horizon for signs of a steady hand at the controls. That would be a welcome change after a
decade of turbulence that underscored the New Russia's reputation as a risky but
potentially rewarding - place to park your portfolio cash.
Trade deficit hits record
Americans' appetite for goods produced abroad resulted in a record
trade deficit in January as demand for consumer products surged and oil prices jumped to
near nine-year highs, the government reported Tuesday. Exports declined for the first time
in eight months.
January's trade deficit widened to a record $28 billion, the Commerce
Department said. That was well above December's revised $24.6 billion deficit and $1.5
billion above economists' estimates of a $26.5 billion gap. January's figure was revised
downward from the $25.5 billion deficit first reported.
Brown unveils U.K. budget
U.K. finance minister Gordon Brown presented his budget for the year
ahead Tuesday, holding back on some spending as he eyed a general election in the next two
Brown praised Britain's economic performance during the four years
under his stewardship, but reined in the impulse to spend some cash hoarded during the
past year. Brown's budget injected a net 1.2 billion pounds ($1.9 billion) into the
economy, short of the 2 billion pounds most economists had predicted.
Brown raised his forecast for Britain's economic growth over the next
12 months to between 2.75 per cent and 3.25 per cent, an increase of half a percentage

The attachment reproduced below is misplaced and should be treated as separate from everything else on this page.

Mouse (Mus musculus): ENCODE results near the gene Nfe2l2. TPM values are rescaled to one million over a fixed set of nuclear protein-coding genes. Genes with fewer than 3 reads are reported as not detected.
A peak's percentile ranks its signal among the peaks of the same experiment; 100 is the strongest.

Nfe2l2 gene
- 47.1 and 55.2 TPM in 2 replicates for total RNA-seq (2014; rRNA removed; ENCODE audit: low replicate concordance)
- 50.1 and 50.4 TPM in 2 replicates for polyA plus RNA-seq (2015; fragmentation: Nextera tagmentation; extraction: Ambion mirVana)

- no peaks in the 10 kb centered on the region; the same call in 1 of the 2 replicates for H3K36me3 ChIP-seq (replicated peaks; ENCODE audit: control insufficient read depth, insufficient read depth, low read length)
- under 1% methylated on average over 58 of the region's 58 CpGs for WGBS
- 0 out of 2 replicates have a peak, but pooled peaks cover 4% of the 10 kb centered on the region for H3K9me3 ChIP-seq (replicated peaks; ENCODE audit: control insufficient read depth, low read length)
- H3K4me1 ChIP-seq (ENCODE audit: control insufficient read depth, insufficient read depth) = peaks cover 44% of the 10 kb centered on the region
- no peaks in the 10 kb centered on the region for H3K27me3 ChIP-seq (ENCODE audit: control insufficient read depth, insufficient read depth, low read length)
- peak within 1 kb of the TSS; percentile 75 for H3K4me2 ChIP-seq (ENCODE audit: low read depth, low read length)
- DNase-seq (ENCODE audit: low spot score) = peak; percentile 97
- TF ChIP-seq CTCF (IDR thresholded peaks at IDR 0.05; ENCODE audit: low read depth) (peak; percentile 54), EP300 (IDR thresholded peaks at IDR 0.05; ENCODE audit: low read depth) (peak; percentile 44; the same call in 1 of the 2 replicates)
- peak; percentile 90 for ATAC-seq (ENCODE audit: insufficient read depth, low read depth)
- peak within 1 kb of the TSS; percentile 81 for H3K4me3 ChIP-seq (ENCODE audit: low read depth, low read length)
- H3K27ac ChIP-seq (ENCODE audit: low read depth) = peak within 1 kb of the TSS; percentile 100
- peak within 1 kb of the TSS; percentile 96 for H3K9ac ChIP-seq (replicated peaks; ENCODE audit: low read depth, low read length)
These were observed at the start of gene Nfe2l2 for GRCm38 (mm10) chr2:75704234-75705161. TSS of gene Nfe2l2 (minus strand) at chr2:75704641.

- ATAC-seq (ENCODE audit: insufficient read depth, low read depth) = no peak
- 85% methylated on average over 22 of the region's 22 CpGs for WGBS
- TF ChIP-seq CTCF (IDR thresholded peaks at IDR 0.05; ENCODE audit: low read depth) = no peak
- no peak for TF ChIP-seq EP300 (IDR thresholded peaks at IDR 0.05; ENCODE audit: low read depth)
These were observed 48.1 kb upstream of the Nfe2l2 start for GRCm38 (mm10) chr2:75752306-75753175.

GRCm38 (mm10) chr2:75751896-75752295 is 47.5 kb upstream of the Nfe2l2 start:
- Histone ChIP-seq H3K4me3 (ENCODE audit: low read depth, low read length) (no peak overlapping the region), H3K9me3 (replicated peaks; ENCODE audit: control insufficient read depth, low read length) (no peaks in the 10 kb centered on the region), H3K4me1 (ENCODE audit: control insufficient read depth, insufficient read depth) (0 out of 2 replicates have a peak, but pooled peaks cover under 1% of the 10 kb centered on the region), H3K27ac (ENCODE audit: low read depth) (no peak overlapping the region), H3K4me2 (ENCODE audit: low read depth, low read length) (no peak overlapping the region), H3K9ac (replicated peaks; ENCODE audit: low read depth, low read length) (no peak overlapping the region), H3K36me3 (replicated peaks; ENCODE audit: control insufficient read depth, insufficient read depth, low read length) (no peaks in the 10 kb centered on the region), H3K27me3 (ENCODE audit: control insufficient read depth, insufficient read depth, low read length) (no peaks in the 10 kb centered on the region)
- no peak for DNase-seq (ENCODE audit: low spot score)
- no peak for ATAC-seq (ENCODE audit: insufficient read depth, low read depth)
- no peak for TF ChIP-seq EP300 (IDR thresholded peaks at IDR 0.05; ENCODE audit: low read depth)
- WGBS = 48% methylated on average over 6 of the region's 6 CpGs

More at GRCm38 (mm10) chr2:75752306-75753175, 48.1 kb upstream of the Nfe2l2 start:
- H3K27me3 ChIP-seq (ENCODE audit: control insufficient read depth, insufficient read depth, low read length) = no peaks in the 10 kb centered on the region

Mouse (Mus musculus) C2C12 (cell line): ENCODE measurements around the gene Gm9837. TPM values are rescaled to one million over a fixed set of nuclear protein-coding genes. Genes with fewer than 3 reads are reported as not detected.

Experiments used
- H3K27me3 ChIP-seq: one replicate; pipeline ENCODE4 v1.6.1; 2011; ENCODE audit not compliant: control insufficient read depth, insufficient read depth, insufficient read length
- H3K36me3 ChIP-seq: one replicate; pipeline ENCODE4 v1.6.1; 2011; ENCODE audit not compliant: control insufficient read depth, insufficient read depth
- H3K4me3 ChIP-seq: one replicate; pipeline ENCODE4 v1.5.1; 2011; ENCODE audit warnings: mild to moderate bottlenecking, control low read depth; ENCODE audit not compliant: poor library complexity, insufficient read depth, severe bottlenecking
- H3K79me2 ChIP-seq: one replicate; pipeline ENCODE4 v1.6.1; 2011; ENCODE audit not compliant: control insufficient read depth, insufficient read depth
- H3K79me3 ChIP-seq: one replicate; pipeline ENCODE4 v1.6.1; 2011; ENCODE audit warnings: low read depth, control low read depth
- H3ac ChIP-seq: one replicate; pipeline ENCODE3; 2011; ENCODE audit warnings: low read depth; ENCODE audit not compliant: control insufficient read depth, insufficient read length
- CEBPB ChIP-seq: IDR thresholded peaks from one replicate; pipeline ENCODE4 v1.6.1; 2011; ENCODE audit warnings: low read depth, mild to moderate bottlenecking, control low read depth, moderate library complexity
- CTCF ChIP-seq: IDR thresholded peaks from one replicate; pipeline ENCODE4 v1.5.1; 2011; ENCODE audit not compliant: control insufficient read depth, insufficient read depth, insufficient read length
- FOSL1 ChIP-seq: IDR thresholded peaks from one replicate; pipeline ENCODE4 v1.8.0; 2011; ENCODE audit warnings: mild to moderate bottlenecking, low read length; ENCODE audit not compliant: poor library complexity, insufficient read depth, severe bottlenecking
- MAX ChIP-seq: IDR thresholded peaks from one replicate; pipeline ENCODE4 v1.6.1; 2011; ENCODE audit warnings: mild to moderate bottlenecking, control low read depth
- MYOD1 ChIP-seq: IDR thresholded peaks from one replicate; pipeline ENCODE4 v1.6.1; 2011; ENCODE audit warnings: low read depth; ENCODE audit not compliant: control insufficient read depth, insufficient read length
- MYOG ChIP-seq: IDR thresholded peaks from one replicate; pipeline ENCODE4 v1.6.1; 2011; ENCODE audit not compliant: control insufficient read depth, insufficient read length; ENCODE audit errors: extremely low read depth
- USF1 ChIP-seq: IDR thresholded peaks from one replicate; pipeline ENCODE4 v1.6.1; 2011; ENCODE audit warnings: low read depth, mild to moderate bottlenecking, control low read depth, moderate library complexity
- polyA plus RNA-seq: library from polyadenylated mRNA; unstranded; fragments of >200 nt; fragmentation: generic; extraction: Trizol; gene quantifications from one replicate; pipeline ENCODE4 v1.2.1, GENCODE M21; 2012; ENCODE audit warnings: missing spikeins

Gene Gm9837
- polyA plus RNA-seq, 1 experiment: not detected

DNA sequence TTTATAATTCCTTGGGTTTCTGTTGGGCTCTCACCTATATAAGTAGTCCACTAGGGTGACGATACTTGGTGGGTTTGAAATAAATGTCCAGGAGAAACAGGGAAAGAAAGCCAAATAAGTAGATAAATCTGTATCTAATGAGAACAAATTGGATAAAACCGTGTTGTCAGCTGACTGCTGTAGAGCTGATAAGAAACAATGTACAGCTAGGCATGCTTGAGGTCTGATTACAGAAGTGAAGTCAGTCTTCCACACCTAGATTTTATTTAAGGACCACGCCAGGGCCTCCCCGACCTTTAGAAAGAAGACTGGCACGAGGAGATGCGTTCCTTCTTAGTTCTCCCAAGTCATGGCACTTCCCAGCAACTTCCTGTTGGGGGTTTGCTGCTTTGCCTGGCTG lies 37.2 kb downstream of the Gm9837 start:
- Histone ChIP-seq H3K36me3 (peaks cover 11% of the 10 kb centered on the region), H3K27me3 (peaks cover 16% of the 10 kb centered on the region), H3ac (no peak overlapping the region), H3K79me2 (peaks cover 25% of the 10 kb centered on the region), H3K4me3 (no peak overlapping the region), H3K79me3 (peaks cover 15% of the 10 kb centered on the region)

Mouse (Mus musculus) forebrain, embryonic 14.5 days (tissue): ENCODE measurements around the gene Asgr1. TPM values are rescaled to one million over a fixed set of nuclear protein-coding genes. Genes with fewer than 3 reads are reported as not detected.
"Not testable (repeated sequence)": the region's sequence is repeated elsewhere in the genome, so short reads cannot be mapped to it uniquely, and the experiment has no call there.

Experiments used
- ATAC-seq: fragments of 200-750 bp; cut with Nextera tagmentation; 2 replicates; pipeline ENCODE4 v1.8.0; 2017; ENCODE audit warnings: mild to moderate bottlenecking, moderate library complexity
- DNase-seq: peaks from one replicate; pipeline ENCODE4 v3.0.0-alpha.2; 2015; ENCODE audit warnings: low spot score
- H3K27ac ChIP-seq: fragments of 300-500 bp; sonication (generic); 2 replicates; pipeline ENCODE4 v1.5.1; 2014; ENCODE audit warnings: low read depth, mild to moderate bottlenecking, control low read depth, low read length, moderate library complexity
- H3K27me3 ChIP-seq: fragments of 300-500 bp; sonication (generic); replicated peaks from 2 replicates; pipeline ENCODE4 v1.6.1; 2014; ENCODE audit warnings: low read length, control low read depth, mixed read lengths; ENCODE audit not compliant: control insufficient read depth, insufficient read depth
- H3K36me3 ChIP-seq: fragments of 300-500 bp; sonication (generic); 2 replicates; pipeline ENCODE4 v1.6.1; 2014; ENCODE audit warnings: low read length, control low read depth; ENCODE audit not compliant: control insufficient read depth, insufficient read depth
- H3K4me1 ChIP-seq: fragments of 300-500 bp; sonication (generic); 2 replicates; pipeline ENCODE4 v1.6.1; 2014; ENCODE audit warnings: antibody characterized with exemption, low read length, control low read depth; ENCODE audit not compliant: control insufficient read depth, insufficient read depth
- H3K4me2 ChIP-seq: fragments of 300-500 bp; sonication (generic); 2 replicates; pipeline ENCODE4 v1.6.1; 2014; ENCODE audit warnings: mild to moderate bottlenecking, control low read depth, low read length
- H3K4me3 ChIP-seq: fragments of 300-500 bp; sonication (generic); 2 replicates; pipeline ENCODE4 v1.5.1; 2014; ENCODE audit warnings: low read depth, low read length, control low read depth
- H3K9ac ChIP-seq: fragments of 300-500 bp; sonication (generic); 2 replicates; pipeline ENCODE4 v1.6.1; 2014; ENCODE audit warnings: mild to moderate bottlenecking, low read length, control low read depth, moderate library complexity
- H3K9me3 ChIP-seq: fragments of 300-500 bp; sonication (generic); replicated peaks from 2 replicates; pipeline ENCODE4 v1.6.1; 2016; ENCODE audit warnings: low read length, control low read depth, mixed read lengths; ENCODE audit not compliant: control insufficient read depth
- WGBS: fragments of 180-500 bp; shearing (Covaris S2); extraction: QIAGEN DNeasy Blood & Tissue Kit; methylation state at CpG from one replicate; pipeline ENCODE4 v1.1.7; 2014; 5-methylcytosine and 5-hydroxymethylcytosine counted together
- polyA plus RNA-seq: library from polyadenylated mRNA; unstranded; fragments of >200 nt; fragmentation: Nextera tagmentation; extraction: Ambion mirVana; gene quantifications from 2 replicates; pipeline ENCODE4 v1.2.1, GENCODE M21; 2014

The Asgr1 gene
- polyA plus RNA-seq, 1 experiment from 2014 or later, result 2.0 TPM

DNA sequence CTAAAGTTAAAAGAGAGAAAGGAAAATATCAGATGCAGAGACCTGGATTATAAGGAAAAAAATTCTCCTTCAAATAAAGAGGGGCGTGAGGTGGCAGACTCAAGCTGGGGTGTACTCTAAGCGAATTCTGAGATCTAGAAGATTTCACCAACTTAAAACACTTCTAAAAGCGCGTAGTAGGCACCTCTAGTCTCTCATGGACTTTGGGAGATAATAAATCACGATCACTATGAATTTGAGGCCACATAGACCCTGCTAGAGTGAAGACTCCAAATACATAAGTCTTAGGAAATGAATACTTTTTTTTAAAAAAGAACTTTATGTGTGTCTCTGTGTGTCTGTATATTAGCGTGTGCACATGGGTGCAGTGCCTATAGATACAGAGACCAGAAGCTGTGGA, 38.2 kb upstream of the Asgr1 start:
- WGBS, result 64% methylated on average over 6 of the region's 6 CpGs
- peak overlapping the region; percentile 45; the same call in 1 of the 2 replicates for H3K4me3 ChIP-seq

With the government's finances in robust shape, Brown also raised his
forecast to a likely surplus of 12 billion pounds from a previous 3-billion-pound deficit.
Brown, Britain's chancellor of the exchequer, refused to hand out all
of the extra cash in the coffers, saying that a budget surplus often previously meant
governments had "fallen into imprudent ways." He ruled out the additional cut in
the basic tax rate that some economists had predicted, and the opposition had demanded.
A large part of Brown's 50-minute speech to Parliament focused on
improvements and additional funds for social services such as health care and education.
He promised an extra 1 billion pounds for schooling over the next year, and double that
amount to spend on Britain's National Health Service.
Brown made the usual assault on smokers, adding a duty of 5 per cent on
top of inflation to a pack of cigarettes. He had previously promised that the cash from
all such tax increases would go directly to healthcare spending.
Drinkers and drivers were let off more lightly. Duties on spirits were
frozen because of intense competition in the industry, while beer and wine duties will
rise in line with inflation. Car taxes were generally frozen, while heavy truck owners,